Probable cause is an honest belief on the part of the prosecutor in the guilt of the accused, based on reasonable grounds. Marchbanks v. Young, supra. "Reasonable grounds" pertain to facts and circumstances which would warrant a prudent and cautious person in believing that the one arrested was guilty of an offense. People v. Carlton, 58 Ill. App. 2d 163, 206 N.E.2d 824 (1965), cert. denied, 384 U.S. 910, 86 S. Ct. 1351, 16 L. Ed. 2d 362 (1966).

    The above evidence, considered in the light most favorable to Scarsella, is that the pickup was left for a cost repair estimate; that the pickup was repaired without authorization; and that the pickup was to be detained at the convenience of Yucca because Scarsella disputed and did not offer to pay for the unauthorized repairs. This was evidence that Yucca had no reasonable grounds to believe Scarsella had committed a violation of either § 64-9-4, supra, or § 61-3-2.1, supra. In the light of this evidence, the trial court did not err in denying the motion for a directed verdict or the motion for judgment notwithstanding the verdict.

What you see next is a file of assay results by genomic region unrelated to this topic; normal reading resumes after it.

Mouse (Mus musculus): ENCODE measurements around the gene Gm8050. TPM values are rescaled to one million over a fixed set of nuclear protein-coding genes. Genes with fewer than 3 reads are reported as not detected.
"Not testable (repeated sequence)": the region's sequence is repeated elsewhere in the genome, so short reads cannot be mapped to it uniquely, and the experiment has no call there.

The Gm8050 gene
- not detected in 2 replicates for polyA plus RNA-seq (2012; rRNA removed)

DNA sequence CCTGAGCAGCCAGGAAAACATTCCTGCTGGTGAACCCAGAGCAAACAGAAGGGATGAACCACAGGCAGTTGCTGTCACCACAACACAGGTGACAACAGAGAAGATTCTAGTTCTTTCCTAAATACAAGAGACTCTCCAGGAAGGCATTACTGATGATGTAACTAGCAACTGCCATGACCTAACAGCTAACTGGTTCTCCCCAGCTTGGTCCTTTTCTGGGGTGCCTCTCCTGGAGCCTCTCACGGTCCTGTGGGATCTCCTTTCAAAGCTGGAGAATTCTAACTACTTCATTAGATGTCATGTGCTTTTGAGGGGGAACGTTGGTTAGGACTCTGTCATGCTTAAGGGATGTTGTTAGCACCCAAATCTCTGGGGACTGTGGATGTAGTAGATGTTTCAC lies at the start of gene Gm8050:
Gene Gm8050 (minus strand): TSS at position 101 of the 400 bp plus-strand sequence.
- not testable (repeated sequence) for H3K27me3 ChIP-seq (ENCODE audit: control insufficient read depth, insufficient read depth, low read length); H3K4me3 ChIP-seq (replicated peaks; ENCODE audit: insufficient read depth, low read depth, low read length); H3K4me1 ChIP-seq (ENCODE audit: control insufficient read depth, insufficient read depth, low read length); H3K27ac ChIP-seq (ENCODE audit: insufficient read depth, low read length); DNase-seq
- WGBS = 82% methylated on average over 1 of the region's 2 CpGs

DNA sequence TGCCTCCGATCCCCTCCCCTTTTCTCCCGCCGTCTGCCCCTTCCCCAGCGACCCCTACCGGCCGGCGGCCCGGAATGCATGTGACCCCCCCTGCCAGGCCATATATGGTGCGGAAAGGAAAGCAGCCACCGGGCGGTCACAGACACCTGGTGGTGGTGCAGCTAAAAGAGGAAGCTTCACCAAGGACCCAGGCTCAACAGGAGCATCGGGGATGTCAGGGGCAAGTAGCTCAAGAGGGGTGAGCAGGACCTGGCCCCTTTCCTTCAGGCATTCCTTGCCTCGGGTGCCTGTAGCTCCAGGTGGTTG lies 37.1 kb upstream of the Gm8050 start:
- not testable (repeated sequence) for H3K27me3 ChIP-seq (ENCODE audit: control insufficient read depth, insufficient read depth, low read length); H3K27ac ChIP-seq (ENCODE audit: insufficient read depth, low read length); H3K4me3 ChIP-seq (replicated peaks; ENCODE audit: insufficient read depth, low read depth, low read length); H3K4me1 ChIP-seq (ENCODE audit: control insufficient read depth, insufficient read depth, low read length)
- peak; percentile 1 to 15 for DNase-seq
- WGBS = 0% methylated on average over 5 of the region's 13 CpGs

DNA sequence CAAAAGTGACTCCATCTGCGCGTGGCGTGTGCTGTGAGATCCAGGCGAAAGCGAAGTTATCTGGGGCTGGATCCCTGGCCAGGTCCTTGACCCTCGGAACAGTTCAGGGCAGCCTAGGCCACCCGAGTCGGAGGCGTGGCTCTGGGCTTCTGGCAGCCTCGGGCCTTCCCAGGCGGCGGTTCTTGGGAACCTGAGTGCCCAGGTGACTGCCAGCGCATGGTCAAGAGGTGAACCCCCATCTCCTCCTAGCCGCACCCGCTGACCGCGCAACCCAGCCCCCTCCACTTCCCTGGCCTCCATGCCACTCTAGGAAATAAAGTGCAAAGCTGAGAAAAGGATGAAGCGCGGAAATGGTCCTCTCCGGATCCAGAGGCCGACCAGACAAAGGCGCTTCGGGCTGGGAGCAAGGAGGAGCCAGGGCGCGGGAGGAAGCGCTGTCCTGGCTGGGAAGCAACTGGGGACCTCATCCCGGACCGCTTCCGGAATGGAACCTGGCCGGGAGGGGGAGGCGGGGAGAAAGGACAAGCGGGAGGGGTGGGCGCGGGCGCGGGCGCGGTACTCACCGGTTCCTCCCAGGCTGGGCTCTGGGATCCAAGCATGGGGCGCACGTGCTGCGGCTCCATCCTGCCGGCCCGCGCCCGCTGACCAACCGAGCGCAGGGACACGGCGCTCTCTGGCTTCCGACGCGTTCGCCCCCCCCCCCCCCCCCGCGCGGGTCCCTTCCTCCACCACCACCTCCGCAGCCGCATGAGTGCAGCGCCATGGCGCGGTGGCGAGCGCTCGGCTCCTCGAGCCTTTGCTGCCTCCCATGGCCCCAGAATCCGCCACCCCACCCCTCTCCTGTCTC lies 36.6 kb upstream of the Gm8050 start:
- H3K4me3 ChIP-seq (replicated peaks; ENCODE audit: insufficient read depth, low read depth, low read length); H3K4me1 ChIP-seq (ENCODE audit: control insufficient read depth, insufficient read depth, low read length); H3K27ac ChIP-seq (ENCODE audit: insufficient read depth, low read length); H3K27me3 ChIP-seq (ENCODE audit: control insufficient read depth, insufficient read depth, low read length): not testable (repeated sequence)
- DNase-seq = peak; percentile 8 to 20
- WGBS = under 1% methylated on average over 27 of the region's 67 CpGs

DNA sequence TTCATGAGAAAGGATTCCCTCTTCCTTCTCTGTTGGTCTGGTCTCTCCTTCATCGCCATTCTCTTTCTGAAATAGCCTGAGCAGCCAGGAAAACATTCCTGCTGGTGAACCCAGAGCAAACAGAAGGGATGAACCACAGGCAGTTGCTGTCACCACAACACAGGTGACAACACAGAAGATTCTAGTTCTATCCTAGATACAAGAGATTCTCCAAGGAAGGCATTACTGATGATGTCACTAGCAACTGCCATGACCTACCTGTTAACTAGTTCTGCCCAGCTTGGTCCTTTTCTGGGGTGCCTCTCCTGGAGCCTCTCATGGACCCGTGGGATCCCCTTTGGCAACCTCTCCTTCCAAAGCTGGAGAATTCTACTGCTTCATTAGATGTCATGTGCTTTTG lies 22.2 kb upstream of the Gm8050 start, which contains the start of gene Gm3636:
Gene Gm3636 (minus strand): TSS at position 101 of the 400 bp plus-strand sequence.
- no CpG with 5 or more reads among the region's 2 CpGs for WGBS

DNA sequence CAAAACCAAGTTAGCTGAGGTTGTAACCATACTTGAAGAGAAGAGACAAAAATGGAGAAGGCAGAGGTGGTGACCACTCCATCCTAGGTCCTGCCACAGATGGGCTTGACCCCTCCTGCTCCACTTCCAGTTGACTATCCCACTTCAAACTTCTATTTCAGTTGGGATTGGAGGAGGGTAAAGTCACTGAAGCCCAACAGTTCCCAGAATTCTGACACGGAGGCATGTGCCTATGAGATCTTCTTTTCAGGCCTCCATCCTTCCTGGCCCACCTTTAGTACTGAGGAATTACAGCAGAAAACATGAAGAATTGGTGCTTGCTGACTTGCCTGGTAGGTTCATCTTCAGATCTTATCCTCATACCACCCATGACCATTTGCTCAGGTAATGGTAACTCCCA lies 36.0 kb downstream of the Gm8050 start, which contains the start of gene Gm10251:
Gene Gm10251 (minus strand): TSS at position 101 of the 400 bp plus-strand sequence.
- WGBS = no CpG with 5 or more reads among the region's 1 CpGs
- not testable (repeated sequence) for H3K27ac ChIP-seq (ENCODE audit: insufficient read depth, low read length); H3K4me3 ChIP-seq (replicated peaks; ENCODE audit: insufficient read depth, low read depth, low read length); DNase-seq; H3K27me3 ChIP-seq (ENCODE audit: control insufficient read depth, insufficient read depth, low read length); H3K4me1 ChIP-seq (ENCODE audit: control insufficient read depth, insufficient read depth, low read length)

Yucca seems to assert that it did not initiate the criminal charge against Scarsella but relied on the advice of the magistrate. See Hughes v. Van Bruggen, supra. On this basis they argue that probable cause for the criminal charge existed as a matter of law. In support of this contention they refer to selected testimony of Clear. However, in other testimony, Clear said that he did not know that the magistrate recommended the criminal charge that was filed. We have previously referred to testimony where Clear said he did not remember what he told the magistrate. With this conflict, the motions could not have been granted on the basis of the rule in Hughes v. Van Bruggen, supra.